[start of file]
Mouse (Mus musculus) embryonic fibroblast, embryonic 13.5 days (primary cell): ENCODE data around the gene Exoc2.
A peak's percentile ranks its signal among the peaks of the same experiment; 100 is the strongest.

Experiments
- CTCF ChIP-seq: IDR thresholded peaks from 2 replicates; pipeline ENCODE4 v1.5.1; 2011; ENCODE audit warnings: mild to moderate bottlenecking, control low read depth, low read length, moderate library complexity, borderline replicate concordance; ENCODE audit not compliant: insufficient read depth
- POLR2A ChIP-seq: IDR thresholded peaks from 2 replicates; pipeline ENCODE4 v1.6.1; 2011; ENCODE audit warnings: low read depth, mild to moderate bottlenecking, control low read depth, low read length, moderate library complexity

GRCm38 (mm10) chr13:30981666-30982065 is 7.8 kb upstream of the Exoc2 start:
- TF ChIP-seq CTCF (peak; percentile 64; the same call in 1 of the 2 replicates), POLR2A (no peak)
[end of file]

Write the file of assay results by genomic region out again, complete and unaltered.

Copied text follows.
Mouse (Mus musculus) embryonic fibroblast, embryonic 13.5 days (primary cell): ENCODE data around the gene Exoc2.
A peak's percentile ranks its signal among the peaks of the same experiment; 100 is the strongest.

Experiments
- CTCF ChIP-seq: IDR thresholded peaks from 2 replicates; pipeline ENCODE4 v1.5.1; 2011; ENCODE audit warnings: mild to moderate bottlenecking, control low read depth, low read length, moderate library complexity, borderline replicate concordance; ENCODE audit not compliant: insufficient read depth
- POLR2A ChIP-seq: IDR thresholded peaks from 2 replicates; pipeline ENCODE4 v1.6.1; 2011; ENCODE audit warnings: low read depth, mild to moderate bottlenecking, control low read depth, low read length, moderate library complexity

GRCm38 (mm10) chr13:30981666-30982065 is 7.8 kb upstream of the Exoc2 start:
- TF ChIP-seq CTCF (peak; percentile 64; the same call in 1 of the 2 replicates), POLR2A (no peak)